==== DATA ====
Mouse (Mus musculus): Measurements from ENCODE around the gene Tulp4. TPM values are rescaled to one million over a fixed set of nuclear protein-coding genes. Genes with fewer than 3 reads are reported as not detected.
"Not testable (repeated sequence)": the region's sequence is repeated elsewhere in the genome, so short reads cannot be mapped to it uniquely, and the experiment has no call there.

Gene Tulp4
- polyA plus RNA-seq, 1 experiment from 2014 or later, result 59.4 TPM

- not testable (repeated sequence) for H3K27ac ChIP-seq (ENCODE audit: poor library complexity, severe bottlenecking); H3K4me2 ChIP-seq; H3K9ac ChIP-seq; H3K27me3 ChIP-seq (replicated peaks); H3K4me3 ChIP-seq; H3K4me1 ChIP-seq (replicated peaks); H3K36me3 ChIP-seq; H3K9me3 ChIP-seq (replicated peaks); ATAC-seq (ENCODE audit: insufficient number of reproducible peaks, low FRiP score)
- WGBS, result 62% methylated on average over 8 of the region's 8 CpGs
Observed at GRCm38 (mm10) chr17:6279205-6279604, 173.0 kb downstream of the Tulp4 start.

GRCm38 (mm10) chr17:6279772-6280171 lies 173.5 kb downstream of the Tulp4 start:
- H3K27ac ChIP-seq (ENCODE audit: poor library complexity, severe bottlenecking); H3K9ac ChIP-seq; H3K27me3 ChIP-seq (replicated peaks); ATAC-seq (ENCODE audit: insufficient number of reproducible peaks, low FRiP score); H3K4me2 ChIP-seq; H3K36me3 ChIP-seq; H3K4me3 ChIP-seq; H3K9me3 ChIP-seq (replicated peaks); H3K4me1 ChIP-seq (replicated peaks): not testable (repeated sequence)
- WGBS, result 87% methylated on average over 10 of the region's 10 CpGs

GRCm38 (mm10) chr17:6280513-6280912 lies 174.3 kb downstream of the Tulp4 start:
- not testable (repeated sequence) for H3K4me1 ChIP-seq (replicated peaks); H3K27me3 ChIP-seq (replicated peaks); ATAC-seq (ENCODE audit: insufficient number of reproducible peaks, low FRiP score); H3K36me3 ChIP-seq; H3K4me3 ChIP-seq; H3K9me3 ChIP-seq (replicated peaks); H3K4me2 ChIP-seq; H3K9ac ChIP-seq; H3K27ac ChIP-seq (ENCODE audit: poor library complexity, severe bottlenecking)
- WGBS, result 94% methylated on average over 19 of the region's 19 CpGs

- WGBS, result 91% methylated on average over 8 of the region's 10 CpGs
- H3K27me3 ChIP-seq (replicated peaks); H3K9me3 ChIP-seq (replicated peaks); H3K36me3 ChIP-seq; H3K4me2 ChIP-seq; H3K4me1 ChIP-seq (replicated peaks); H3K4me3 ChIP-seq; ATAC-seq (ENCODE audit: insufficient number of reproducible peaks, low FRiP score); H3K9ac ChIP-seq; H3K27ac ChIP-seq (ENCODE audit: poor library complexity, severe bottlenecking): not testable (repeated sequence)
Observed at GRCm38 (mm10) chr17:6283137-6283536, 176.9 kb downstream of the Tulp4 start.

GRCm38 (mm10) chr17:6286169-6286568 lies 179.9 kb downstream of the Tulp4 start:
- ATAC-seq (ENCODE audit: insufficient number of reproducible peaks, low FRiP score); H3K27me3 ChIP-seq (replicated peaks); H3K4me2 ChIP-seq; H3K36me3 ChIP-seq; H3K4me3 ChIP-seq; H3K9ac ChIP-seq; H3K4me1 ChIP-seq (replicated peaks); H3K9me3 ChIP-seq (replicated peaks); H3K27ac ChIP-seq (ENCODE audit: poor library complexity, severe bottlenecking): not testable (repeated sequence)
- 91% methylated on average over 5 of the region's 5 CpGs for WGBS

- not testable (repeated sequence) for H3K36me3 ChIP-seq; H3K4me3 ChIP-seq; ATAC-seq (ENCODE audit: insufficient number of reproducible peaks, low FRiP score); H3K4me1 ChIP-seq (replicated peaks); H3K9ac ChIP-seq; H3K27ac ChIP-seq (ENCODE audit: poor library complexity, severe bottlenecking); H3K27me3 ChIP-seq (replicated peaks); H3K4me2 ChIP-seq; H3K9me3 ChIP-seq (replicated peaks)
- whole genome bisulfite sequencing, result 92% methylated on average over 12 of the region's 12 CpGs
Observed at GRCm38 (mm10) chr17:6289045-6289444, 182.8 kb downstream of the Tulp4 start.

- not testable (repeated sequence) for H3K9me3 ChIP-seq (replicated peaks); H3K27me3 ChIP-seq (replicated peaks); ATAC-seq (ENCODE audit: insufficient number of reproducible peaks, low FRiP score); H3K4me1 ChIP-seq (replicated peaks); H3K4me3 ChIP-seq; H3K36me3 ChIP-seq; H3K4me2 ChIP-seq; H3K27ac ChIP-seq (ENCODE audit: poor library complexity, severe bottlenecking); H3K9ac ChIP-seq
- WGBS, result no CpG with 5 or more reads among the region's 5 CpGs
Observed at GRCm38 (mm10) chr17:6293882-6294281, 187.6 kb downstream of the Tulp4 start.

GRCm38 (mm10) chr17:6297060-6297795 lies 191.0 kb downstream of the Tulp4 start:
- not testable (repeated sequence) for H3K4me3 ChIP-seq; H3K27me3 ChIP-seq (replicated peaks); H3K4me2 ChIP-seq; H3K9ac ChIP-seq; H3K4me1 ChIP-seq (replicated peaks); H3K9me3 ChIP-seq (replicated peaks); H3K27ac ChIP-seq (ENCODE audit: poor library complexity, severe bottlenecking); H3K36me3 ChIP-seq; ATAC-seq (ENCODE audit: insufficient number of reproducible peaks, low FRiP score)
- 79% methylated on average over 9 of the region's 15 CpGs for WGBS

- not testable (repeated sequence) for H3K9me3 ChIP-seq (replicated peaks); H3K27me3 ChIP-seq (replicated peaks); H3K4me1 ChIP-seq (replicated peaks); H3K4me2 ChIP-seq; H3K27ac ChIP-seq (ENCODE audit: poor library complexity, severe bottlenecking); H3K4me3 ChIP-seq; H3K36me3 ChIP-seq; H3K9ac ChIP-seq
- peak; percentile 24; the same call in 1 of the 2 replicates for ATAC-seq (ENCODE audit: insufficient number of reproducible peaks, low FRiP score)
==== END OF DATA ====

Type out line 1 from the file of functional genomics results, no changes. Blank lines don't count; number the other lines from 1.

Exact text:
Mouse (Mus musculus): Measurements from ENCODE around the gene Tulp4. TPM values are rescaled to one million over a fixed set of nuclear protein-coding genes. Genes with fewer than 3 reads are reported as not detected.